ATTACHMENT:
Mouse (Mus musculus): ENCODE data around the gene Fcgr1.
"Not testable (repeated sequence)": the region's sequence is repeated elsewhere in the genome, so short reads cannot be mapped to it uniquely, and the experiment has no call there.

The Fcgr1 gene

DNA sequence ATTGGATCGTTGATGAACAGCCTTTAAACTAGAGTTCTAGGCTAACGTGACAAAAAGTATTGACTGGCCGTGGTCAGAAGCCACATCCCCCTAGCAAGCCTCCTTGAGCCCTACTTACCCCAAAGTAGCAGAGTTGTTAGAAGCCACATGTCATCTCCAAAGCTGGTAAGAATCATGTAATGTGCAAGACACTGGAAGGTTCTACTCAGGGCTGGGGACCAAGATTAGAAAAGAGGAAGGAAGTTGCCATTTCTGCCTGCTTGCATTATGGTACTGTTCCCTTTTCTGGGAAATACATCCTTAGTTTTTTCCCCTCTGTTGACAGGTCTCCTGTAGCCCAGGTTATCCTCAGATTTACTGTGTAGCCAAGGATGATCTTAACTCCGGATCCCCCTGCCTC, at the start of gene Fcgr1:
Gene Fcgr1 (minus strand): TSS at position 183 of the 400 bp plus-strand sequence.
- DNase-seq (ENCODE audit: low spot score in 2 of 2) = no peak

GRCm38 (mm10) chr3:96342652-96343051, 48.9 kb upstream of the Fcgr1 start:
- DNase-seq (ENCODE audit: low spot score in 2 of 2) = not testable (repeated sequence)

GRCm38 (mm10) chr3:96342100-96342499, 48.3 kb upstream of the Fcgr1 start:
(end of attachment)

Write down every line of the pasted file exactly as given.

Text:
Mouse (Mus musculus): ENCODE data around the gene Fcgr1.
"Not testable (repeated sequence)": the region's sequence is repeated elsewhere in the genome, so short reads cannot be mapped to it uniquely, and the experiment has no call there.

The Fcgr1 gene

DNA sequence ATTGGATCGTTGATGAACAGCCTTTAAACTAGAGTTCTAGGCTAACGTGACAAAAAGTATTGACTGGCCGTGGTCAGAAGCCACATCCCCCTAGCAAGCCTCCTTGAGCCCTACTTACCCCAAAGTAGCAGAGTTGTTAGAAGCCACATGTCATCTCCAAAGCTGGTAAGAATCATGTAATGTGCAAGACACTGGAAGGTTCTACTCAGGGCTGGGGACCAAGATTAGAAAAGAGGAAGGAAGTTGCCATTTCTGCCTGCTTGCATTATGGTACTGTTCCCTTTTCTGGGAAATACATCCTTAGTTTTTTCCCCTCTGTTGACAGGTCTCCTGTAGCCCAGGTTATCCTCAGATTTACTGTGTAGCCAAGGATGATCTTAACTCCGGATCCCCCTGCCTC, at the start of gene Fcgr1:
Gene Fcgr1 (minus strand): TSS at position 183 of the 400 bp plus-strand sequence.
- DNase-seq (ENCODE audit: low spot score in 2 of 2) = no peak

GRCm38 (mm10) chr3:96342652-96343051, 48.9 kb upstream of the Fcgr1 start:
- DNase-seq (ENCODE audit: low spot score in 2 of 2) = not testable (repeated sequence)

GRCm38 (mm10) chr3:96342100-96342499, 48.3 kb upstream of the Fcgr1 start: